The bottomline is that there is no single solution that can be applied to al these type of curves. You can not give a set of data to a statistician along with a function and no other information. It is important to know where the data comes from and how it has been generated. This needs to be incorporated into the statistical model.

In this example we generate data points, not by adding noise to the curve, but by changing the parameters for each data point.

$$a \sim \text{Unif}(4,6) \qquad b = 3 \\ y = 1- \frac{1}{1+(x/a)^b}$$

then we would get a plot like this for generating two times 80 datapoints.

The variability in the curve is not like noise added to some 'true' value but but is because of variations in the curves themselves being different each time. This could correspond with variations in the (bacterial?) cells that are used. Each of them is different and may behave according to a different coefficient $$a$$ and $$b$$. The consequence is that the noise is not homogeneous. It is mostly around the middle $$x=5$$ where the largest variation occurs.

If we repeat this simulation $$10^4$$ times and compute the p-values with a glm model or non-linear least squares fit, then the distribution of p-values look like this

So you do not get a homogeneous distribution of p-values and the models overestimate the probability that a certain discrepancy occurs.

The reason is because the variation mostly occurs in a few point whereas the computation of the p-value assumes that it occurs evenly in all points. This overestimates the degrees of freedom. Especially the inclusion of the point $$x=0$$ is completely useless because a change in the coefficients has no effect on the value of the outcome.

Sample code:

sigmoid = function(x,a=5,b=3) {
1-(1+(x/a)^b)^-1
}

simulate_test = function(plot = TRUE) {
### create data
x = rep(0:15,10)
y = sigmoid(x, a = runif(length(x),4,6))
compound = c(rep(0,16*5), rep(1,16*5))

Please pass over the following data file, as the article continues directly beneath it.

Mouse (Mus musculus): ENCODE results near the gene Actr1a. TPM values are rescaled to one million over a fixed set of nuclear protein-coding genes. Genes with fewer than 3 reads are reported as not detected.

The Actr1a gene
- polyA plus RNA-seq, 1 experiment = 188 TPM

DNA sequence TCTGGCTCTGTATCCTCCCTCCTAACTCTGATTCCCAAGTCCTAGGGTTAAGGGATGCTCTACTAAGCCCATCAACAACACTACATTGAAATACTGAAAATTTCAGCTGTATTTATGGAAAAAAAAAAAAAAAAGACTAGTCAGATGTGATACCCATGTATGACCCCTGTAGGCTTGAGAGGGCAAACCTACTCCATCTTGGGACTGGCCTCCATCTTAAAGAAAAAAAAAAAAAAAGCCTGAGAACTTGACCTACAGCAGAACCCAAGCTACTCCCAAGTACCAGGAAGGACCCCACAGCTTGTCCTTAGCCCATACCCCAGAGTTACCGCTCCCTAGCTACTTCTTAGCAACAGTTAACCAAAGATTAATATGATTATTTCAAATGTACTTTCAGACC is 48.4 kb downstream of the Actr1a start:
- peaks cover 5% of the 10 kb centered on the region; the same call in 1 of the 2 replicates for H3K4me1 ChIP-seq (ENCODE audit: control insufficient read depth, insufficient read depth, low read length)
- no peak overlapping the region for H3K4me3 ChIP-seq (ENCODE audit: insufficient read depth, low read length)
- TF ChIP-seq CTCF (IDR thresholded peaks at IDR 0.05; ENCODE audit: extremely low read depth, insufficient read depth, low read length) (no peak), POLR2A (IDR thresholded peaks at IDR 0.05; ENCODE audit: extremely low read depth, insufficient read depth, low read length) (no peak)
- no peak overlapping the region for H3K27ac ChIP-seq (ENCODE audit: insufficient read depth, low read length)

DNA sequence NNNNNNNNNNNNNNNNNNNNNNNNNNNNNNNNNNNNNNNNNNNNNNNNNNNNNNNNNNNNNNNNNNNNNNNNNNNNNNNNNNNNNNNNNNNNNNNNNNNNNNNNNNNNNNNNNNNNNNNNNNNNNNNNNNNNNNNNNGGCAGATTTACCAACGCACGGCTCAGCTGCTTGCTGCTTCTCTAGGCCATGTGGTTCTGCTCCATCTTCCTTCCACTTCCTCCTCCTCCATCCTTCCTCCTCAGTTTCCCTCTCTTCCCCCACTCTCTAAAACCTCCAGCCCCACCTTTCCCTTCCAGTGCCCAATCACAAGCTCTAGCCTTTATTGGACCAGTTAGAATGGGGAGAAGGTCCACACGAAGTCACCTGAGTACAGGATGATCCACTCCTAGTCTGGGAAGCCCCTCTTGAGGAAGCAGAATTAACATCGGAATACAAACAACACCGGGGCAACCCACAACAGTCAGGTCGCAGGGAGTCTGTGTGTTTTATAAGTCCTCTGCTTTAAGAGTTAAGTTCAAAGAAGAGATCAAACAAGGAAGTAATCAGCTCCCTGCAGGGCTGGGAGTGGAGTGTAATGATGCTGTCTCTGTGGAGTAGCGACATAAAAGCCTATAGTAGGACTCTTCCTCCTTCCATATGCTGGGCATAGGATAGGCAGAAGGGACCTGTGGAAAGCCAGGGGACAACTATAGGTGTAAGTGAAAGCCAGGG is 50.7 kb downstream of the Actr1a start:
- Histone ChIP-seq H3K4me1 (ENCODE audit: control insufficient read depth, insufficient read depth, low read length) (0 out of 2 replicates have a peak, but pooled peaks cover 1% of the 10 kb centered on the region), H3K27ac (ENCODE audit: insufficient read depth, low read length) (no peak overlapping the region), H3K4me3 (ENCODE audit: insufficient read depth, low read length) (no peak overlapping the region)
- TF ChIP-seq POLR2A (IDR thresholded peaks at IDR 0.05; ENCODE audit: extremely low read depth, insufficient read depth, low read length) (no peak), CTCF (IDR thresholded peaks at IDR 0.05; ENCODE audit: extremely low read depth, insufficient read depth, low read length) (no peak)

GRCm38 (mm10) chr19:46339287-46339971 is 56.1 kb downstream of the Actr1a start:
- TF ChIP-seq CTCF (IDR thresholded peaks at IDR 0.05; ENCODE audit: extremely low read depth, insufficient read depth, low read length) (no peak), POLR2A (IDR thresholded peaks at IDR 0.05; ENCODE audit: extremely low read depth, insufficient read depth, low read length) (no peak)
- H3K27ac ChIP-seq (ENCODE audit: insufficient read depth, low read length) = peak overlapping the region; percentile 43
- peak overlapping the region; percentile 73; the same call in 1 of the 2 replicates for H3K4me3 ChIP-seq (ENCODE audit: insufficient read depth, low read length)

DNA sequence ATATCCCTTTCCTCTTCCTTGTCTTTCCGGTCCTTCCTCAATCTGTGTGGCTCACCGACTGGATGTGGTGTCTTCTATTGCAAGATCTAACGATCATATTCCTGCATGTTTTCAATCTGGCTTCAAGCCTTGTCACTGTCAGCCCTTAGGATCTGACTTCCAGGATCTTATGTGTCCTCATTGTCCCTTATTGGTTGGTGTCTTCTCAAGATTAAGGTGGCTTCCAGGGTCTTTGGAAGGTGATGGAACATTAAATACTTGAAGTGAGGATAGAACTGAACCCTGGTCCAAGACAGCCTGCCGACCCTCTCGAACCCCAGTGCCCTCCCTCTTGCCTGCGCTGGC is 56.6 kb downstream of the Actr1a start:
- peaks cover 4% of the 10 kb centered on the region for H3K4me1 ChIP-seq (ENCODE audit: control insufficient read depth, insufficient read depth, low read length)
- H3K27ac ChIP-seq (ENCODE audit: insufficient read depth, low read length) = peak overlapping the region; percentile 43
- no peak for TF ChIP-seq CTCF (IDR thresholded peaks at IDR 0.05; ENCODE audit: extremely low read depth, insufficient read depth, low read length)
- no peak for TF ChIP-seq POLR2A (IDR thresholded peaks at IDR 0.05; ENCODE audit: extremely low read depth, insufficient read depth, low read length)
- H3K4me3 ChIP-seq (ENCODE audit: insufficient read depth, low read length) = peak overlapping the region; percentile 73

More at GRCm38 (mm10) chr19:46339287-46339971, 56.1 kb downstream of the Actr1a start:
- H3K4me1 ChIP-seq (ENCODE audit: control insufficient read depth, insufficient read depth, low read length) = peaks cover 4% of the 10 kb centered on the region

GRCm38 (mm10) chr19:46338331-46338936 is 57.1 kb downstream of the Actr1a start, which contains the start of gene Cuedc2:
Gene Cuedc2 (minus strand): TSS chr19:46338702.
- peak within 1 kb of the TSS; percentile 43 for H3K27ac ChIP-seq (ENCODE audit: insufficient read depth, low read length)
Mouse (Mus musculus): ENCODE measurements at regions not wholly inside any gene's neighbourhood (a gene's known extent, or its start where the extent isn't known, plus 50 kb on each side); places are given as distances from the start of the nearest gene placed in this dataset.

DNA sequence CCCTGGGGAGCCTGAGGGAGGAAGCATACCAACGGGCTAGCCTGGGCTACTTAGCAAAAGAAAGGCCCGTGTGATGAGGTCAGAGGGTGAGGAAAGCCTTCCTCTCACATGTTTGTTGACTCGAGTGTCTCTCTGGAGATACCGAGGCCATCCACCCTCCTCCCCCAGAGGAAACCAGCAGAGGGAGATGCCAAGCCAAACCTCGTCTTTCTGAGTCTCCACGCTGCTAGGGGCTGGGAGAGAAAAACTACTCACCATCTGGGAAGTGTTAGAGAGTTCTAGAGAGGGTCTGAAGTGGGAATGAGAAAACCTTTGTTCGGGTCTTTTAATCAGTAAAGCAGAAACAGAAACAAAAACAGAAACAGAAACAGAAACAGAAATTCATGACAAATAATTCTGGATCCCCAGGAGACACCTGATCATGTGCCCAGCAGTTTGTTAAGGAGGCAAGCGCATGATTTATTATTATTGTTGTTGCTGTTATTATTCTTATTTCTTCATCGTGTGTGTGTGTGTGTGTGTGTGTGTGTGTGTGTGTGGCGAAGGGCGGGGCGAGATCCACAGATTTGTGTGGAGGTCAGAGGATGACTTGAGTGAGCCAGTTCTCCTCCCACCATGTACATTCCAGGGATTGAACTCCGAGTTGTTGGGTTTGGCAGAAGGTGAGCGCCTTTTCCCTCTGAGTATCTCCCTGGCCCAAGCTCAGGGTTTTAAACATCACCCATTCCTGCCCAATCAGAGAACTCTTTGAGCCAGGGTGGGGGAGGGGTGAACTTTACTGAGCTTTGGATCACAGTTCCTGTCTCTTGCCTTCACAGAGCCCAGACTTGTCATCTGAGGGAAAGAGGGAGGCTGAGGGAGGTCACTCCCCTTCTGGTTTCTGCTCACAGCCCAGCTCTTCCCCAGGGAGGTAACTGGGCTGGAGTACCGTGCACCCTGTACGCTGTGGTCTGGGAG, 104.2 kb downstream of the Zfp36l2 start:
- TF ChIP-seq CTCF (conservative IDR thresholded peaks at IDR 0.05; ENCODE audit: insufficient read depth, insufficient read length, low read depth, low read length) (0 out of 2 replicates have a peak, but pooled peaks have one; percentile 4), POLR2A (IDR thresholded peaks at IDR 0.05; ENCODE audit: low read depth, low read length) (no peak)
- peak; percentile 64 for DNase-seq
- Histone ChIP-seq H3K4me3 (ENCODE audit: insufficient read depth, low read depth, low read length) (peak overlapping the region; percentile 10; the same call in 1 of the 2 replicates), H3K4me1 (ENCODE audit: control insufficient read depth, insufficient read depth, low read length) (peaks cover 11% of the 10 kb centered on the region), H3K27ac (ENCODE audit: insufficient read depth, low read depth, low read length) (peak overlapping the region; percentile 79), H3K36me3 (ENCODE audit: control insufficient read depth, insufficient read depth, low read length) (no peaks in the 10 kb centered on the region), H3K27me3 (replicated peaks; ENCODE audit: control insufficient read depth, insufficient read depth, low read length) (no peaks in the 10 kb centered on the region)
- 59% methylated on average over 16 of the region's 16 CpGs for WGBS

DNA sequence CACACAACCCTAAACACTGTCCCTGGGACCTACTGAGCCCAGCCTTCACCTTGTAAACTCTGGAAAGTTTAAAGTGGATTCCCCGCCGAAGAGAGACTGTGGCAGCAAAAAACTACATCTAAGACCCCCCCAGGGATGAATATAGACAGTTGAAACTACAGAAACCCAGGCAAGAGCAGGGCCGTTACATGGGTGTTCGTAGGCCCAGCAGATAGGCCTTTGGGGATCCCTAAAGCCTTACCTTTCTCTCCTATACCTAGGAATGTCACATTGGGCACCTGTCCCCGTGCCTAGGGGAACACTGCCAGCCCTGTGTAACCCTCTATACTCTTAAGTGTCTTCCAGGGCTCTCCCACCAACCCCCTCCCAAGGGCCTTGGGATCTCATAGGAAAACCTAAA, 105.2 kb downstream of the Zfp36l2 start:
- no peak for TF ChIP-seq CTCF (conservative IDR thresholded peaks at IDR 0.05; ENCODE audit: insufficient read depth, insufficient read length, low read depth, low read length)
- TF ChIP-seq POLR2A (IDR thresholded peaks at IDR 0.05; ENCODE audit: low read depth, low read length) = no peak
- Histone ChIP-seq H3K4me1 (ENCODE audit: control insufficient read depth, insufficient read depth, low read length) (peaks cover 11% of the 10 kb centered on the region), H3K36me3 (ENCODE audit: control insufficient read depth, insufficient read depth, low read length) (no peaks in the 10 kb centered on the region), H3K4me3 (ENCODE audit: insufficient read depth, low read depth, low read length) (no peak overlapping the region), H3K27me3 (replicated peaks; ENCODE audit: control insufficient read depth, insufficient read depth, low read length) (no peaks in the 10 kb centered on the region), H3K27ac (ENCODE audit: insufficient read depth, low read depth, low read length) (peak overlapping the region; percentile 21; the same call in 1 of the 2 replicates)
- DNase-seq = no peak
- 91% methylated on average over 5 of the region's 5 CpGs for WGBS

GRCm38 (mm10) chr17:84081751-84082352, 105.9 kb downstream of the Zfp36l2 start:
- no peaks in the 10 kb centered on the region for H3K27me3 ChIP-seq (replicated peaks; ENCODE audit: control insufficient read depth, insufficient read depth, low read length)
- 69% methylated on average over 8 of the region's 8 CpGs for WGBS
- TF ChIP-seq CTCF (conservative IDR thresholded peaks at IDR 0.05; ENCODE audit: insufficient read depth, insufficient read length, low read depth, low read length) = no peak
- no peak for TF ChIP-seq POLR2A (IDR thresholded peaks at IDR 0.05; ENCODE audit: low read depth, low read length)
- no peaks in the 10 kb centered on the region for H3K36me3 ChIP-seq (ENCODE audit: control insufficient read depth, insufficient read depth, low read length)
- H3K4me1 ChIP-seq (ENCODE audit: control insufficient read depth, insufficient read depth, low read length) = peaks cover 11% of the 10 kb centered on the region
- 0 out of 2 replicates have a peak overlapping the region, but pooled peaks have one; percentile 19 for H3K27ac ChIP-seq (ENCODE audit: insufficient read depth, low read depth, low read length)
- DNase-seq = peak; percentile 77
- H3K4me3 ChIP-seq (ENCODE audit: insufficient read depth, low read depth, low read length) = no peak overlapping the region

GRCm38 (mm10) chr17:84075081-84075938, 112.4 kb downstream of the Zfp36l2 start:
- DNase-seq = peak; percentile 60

### make a plot if desired
if (plot == TRUE) {
plot(x, y, pch = 21, col = 1, bg = 0 + compound * 2, cex = 0.7)
}

### Perform fitting
###
### we can do the fitting with nls but the lines below shows that glm works as well
### For glm points with x=0 need to be removed because we use log(x), but these do not add information anyway
modnls = nls(y ~ sigmoid(x,a+c*compound,b), start = c(a=5,b=3,c=0),
control = nls.control(minFactor = 10^-4,warnOnly = TRUE))
modglm = glm(y[-which(x==0)] ~ log(x[-which(x==0)]) + compound[-which(x==0)], family = gaussian(link = "logit"))

#lines below demonstrate how you would get the (same) coefficients with the two methods glm vs nls
#coefficients(modnls)
#coefficients(modglm)
#exp(-modglm$$coefficients[1]/modglm$$coefficients[2])
#exp((-modglm$$coefficients[1]-modglm$$coefficients[3])/modglm$$coefficients[2])-exp(-modglm$$coefficients[1]/modglm\$coefficients[2])

return(list(nls_p = summary(modnls)$$coefficients[3,4], glm_p = summary(modglm)$$coefficients[3,4]))

}

set.seed(1)
x = replicate(10^4, as.numeric(simulate_test(plot = FALSE)))
x = list(nls_p = x[1,],
glm_p = x[2,])

hist(x$$glm_p, breaks = seq(0,1,0.01)) hist(x$$nls_p, breaks = seq(0,1,0.01))

simulate_test(plot = TRUE)


*The fit can also be done with with a generalized linear model because we can find a link function such that the converted values are a linear function of the regressors: $$\log \left(\frac{y}{1-y}\right) = b \log(x) - b \log(a)$$. This is demonstrated in the code. There is a slight difference between the coefficients and estimates because of computational errors, and of p-values because the glm model has to use $$\log(x)$$ and exclude the value $$x=0$$. But these values wit $$x=0$$ add no information anyway and make the glm model actually more precise than the nls model.

• Thank you for the great points! I see more now the reasons for asking about the noise. For sure, once the biological heterogeneity starts being about shifts in the midpoint (which may be also affected by certain solution delivery patterns), that does manifest exactly as you say, with very uneven variability (which is among the reasons why I dislike 2-way ANOVA use - which then becomes sensitive to how many points like x=0 are included - often quite many; along with it ignoring the ordering of the x-axis).
– TJ27
May 17 at 18:39
• On the other hand, if the noise is mainly about the physical measurement, that would likely yield a plot closer to the original picture, where the variance is not as heterogeneous. I think literature contains both types and I agree with your point that there will be no silver bullet solution. Yes, I guess a permutation test can take into account certain types of correlation (e.g. if it's 100 cells, but from only 10 independent hearts; there may or may not be a batch effect), but then it becomes a question of how well we understand the correlation in the first place.
– TJ27
May 17 at 18:44